University research contracts: are they charitable?
In June 2009, the Charity Commission published Research by Higher Education Institutions, which provides guidance to help universities decide whether a research project is charitable. This guidance reflects the provisions of the Charities Act 2006.
In brief, to be counted as charitable, research must be carried out (a) for a charitable purpose, such as the advancement of education, and (b) for the public benefit. It is necessary to be able to show that a research project meets these criteria, as there is no longer an automatic presumption that all academic research is charitable. Moreover, a university may carry out activities only in furtherance of its charitable objects and in accordance with its constitutional and legal powers.
We have provided three checklists, based on the Charity Commission’s guidance, to help universities to meet their obligations in this area:
- a checklist for university research contracts, to help those responsible for negotiating and approving research contracts to decide whether or not a proposed research project is charitable;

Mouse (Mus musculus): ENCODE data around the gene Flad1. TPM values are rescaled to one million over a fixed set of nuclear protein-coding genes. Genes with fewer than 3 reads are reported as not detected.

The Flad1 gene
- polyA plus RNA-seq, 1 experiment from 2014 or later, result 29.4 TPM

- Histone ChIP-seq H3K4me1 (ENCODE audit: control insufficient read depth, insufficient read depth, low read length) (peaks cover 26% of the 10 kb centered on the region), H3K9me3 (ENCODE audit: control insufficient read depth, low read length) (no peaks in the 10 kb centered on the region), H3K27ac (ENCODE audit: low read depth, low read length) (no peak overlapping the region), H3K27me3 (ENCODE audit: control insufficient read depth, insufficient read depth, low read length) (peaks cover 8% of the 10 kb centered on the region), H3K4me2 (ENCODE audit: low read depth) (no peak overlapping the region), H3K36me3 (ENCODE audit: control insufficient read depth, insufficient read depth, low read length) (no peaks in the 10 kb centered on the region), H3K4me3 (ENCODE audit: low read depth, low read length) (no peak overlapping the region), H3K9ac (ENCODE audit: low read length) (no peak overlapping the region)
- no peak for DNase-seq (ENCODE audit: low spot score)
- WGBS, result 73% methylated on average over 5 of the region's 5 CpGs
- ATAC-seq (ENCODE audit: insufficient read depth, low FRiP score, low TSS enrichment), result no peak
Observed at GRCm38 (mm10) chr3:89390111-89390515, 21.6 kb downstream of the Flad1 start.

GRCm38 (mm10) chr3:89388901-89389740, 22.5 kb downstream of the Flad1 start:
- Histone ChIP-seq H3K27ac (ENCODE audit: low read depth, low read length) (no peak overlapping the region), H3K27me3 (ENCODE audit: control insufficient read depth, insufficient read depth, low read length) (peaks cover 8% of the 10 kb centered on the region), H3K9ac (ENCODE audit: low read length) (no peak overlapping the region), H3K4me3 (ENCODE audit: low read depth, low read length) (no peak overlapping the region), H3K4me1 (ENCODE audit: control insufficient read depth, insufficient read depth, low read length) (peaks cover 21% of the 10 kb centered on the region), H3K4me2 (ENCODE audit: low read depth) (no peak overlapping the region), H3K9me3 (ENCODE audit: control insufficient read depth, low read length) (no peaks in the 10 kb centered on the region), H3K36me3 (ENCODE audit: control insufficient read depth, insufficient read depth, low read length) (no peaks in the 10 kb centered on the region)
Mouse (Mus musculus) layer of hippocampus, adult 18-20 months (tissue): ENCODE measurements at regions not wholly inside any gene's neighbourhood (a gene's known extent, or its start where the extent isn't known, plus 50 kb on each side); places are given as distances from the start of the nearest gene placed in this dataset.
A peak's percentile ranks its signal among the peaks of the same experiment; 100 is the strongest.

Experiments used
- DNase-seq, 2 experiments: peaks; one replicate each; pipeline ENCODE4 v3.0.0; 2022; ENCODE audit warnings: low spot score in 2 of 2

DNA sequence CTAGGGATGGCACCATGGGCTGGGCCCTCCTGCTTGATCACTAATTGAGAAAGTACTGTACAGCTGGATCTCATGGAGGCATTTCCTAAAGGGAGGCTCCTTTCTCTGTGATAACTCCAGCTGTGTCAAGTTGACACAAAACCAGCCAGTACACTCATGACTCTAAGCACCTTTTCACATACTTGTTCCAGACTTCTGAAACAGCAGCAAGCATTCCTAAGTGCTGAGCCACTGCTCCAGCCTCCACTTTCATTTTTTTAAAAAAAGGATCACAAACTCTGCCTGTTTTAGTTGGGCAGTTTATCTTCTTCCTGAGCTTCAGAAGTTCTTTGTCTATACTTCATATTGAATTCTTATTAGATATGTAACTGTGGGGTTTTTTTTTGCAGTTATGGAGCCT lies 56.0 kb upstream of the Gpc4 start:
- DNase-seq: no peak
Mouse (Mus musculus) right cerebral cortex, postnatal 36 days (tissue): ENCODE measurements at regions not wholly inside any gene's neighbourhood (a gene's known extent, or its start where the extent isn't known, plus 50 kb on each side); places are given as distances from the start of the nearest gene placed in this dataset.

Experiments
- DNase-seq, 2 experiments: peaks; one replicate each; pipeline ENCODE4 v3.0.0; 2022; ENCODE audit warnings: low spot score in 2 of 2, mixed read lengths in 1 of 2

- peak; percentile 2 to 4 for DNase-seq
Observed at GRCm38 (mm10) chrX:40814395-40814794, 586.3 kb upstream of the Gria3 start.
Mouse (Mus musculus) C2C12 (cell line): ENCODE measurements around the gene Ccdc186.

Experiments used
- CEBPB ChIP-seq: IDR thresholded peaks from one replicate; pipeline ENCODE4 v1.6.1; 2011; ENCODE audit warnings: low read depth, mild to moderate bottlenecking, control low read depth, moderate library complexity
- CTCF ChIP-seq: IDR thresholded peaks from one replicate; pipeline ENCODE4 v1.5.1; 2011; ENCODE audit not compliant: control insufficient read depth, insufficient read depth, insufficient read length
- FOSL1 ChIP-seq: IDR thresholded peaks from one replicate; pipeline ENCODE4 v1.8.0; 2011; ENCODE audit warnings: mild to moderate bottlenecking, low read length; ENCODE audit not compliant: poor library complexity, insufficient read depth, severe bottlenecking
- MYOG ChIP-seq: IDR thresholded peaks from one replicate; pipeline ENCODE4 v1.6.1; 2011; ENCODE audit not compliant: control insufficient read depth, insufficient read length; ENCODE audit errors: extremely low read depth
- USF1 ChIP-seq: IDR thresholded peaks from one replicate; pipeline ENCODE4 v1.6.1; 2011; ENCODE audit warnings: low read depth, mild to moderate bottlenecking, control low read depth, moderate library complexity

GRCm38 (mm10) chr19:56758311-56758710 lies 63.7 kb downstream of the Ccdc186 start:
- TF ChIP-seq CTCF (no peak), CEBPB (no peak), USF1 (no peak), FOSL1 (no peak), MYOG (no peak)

- a checklist for university trustees, to help university trustees and their delegates ensure that the university acts in accordance with charity law and its constitutional powers
- a checklist for funding a technology transfer company, to help a university decide whether it can provide funding to a technology transfer company.
These checklists are based on the Charity Commission’s guidance, and follow its wording closely. For simplicity, we have referred throughout to universities, though the guidance is equally applicable to all higher education institutions in England and Wales. The checklists are for guidance only and do not provide a complete or authoritative statement of the law.
We are happy to advise universities on research contracts and technology transfer. To find out how we can help you, please contact us.
Article posted: 2009-08-17